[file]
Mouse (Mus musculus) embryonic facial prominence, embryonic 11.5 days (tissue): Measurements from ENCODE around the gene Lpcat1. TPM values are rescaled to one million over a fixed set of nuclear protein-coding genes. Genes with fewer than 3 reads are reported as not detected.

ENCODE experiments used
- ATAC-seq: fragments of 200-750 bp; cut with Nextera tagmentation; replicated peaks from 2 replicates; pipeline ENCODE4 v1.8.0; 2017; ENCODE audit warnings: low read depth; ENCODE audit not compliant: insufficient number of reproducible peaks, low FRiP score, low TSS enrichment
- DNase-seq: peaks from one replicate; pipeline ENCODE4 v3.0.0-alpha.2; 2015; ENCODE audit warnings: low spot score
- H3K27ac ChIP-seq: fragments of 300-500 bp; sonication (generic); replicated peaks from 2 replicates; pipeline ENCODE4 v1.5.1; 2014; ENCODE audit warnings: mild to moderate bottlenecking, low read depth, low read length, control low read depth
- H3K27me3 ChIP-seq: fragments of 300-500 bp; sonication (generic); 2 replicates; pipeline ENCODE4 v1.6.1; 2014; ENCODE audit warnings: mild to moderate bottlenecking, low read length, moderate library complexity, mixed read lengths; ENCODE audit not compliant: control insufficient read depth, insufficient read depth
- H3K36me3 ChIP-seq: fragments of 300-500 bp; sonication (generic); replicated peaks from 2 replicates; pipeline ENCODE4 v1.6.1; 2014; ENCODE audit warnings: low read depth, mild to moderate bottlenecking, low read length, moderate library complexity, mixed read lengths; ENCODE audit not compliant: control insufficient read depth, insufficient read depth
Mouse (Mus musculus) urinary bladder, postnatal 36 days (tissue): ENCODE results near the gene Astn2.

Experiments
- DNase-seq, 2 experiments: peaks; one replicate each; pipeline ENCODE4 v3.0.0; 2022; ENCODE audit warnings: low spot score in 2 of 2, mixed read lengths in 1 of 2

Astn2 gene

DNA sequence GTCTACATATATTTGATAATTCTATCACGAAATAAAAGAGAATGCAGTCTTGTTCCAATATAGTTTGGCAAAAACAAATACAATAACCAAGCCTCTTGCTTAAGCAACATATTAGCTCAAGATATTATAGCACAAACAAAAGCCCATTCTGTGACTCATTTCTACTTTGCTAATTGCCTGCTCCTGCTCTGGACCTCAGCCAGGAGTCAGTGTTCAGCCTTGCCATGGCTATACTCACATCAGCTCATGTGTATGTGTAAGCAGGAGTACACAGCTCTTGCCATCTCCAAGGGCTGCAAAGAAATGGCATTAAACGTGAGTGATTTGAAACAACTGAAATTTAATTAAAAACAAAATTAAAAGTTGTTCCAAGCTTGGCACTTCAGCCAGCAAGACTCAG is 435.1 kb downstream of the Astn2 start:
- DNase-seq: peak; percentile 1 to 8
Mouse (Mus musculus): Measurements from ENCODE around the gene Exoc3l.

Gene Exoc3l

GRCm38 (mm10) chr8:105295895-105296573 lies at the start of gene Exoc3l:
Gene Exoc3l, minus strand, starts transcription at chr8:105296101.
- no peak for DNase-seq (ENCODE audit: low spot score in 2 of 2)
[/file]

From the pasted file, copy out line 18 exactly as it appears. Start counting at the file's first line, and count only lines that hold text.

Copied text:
- no peak for DNase-seq (ENCODE audit: low spot score in 2 of 2)